Mythbuster – was the Standard Flying 12 really aero-inspired?
Debunking the most common old wives’ tales
1 IT’S AN AERODYNAMIC BRITISH CAR
Until 1936, when Standard’s range was transformed with ‘Flying’ versions of each model, cars from one of Coventry’s stalwart marques had been upright and old-fashioned. The Standard Flying Twelve and Sixteen, followed by the Nine, Ten, Fourteen and V8 in 1937, all featured apparently streamlined styling with a fastback rear end, curvaceous mudguards, integral boots and raked-back lines to grille and windscreen. In 1938, the whole range gained front grilles resembling flowing chrome waterfalls for an even greater wind-cheating impression. However, no proper aerodynamic theory or wind-tunnel testing was used. The redesign work simply copied American styling trends to mask increasingly old-fashioned chassis, all with sidevalve engines.
2 IT CASHED IN ON AIRCRAFT IMAGERY
No, actually. The ‘Flying’ part referred more to the prominent Union Jack bonnet emblem at the peak of the grille, which resembled a flying flag, or standard. The term was certainly meant to make these fundamentally ordinary cars seem more dynamic. Yet one styling feature, a rear window split in two as part of the graceful tail styling, actually made the car harder to drive because it hampered rear visibility. The £299 Flying Twelve was a 1.6-litre family model in saloon or convertible format. A Super Twelve offered foglamps and wind-tone horn as standard.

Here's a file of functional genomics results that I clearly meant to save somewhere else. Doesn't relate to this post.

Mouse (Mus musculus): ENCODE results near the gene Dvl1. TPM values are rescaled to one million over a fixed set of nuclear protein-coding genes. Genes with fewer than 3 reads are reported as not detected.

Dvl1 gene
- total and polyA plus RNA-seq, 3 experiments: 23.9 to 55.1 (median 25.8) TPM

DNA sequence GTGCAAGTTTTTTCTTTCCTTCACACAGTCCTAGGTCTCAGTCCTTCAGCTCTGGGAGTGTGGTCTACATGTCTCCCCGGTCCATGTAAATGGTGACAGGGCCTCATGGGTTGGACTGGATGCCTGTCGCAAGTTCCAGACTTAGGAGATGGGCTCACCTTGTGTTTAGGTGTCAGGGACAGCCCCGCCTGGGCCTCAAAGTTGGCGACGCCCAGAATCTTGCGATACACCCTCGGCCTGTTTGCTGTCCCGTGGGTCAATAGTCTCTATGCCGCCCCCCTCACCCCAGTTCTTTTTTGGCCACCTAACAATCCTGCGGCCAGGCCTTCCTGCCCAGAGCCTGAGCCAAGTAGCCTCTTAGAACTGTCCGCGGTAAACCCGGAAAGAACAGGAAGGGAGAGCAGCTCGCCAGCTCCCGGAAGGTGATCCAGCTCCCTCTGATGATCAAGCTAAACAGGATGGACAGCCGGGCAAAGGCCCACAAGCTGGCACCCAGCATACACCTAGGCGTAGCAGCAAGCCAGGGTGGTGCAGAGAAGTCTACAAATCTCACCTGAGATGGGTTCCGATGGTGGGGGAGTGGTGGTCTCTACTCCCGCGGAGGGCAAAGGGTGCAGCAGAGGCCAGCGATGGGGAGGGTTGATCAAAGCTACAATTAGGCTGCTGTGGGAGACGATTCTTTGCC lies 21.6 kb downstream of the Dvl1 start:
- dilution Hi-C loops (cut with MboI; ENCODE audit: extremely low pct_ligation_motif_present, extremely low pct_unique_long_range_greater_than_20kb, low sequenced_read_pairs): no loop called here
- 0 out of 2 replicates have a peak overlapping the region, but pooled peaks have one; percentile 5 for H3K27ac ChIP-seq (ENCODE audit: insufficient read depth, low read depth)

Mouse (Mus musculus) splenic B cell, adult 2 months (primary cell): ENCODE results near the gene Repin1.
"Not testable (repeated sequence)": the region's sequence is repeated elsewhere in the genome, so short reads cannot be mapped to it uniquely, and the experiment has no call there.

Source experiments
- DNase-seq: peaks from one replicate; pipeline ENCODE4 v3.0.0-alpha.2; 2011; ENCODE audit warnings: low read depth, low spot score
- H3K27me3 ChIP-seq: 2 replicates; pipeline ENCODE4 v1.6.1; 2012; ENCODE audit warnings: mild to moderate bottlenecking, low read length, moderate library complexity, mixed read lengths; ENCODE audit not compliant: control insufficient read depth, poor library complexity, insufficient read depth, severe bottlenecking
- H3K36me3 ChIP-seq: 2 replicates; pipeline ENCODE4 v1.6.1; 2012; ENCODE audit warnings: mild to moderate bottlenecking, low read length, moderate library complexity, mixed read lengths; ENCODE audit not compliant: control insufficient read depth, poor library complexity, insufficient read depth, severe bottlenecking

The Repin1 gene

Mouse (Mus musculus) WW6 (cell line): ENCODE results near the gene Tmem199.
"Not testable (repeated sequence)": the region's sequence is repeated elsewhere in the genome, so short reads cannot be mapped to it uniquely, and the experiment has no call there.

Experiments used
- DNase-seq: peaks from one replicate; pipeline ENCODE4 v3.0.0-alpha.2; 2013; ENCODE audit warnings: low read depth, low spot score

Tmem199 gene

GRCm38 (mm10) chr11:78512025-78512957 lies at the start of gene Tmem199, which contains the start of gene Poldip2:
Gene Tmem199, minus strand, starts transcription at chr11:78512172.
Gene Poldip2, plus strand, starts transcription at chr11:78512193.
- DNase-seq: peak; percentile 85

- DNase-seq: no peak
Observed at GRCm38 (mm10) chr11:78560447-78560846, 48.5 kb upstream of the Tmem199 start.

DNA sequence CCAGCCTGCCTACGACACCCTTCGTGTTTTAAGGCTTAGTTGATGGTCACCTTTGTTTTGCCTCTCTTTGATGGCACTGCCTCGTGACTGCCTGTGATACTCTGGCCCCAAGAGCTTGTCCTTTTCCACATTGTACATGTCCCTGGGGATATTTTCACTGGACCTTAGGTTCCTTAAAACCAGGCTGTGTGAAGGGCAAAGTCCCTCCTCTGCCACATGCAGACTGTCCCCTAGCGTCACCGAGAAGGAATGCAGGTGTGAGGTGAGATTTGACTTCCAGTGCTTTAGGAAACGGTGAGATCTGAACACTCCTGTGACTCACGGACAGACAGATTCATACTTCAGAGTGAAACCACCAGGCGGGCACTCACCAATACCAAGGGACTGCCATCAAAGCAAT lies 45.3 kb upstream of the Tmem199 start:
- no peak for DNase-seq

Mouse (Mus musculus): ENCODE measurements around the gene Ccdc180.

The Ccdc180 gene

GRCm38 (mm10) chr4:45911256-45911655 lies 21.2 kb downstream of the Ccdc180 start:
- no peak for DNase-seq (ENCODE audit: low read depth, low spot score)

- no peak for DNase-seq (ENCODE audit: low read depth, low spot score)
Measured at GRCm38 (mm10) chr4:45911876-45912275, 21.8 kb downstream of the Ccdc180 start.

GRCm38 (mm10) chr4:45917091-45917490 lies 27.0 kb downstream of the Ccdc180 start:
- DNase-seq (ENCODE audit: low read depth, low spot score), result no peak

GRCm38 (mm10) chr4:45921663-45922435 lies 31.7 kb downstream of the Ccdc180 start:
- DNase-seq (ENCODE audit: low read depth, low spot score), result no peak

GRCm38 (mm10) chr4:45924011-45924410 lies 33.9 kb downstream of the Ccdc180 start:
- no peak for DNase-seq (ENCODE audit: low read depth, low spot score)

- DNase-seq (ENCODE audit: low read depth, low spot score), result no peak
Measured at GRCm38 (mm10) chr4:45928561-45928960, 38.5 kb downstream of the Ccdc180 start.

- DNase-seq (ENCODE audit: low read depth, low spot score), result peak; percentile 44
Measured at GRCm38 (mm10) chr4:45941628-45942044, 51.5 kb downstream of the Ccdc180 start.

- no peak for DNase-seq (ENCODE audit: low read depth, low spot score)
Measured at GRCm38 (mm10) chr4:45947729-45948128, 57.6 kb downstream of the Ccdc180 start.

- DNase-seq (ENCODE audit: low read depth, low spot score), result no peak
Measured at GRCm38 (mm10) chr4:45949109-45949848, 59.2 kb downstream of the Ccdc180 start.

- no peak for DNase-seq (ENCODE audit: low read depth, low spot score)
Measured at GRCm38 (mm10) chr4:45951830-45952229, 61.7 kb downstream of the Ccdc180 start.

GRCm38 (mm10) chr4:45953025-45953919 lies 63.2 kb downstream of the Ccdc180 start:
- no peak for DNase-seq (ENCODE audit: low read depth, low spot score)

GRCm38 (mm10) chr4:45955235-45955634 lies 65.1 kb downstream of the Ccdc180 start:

3 IT WAS BEHIND THE TIMES
Not entirely. The Standard Flying Eight of 1939 was the first mass-produced British car to use independent front suspension, and the Twelve followed suit. Neither was very responsive, and both had all-mechanical Bendix systems that were outmoded by the end of the 1930s. However, the Flying Twelve and its stablemates propelled Standard’s annual sales to over 50,000 cars. The Twelve was also one of the first British cars back into production in 1945, and 10,000 were sold until the advent of the Standard Vanguard in 1948.